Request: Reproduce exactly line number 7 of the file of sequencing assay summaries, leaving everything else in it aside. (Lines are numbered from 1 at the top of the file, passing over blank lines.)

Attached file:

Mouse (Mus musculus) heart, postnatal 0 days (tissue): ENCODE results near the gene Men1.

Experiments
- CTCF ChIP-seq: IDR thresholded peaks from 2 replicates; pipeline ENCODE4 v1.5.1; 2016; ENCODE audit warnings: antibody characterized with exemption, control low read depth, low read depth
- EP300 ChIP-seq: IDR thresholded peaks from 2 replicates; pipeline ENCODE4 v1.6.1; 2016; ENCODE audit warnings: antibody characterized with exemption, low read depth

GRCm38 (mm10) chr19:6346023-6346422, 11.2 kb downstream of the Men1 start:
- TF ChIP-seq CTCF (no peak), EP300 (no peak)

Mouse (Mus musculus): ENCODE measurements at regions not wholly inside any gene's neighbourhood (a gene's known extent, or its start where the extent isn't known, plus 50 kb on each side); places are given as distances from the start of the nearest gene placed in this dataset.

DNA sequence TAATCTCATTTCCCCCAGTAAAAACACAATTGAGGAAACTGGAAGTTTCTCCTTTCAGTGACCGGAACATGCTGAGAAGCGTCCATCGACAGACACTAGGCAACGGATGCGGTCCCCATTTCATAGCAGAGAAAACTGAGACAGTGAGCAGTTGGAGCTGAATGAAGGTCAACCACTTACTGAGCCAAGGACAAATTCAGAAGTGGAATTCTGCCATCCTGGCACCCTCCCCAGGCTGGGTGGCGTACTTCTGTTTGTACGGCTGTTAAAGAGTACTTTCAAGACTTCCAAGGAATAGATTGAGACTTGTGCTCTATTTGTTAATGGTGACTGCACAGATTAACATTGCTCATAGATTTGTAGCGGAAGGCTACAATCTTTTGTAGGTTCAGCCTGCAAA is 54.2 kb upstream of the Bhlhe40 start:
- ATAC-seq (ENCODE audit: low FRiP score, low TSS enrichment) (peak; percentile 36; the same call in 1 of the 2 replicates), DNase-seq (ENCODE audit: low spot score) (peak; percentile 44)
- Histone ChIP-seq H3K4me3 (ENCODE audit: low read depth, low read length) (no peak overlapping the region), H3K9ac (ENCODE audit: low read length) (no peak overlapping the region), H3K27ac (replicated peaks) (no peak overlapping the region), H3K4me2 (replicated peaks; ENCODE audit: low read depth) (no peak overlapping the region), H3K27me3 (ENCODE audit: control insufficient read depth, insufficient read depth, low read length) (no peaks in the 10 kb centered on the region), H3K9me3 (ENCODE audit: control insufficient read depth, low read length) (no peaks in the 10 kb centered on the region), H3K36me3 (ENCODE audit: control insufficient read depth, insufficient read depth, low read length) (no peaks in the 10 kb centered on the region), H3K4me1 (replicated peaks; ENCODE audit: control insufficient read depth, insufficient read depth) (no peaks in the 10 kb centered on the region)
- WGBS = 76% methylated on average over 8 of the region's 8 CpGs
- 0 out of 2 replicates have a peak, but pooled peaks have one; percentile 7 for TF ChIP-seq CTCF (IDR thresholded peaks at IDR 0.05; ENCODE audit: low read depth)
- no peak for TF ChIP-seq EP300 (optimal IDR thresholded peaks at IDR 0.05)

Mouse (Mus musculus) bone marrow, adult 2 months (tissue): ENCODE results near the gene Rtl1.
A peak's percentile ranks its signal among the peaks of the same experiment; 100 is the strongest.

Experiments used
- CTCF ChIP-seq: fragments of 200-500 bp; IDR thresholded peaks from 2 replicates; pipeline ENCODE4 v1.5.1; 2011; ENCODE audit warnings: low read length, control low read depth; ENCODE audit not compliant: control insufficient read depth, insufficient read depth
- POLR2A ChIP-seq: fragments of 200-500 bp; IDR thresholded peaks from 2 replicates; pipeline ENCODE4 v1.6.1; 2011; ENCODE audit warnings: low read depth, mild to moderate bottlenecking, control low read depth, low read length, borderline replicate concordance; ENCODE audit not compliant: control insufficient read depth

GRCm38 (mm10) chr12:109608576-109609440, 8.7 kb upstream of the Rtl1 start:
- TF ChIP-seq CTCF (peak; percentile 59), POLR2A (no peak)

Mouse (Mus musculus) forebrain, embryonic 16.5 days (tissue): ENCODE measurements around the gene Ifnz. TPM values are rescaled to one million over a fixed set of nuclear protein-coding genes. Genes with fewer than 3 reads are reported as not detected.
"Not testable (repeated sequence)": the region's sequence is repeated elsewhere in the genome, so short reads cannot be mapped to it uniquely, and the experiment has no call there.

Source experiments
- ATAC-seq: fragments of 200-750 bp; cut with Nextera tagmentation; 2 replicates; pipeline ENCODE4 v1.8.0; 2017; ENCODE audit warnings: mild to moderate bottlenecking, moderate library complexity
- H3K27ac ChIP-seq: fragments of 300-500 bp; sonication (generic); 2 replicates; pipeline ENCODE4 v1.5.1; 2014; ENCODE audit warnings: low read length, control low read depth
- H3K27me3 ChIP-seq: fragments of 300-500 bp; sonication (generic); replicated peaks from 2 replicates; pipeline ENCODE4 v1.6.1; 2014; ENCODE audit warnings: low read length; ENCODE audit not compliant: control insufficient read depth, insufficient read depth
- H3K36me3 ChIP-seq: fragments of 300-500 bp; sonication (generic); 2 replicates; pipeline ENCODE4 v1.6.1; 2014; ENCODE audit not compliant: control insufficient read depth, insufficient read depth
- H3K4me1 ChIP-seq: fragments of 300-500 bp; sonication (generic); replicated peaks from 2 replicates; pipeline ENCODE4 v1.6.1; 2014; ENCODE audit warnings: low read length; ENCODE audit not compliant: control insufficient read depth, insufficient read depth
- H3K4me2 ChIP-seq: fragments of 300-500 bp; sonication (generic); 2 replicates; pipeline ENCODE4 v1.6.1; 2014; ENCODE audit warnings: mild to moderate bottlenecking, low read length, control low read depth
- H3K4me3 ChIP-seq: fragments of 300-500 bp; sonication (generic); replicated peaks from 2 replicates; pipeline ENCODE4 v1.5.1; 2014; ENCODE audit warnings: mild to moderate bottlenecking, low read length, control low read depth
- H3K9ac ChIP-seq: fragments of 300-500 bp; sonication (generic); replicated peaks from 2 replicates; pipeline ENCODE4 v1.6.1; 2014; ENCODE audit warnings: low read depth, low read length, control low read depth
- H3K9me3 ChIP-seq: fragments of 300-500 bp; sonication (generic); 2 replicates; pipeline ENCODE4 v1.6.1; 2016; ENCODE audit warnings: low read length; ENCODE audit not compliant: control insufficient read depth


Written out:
Mouse (Mus musculus): ENCODE measurements at regions not wholly inside any gene's neighbourhood (a gene's known extent, or its start where the extent isn't known, plus 50 kb on each side); places are given as distances from the start of the nearest gene placed in this dataset.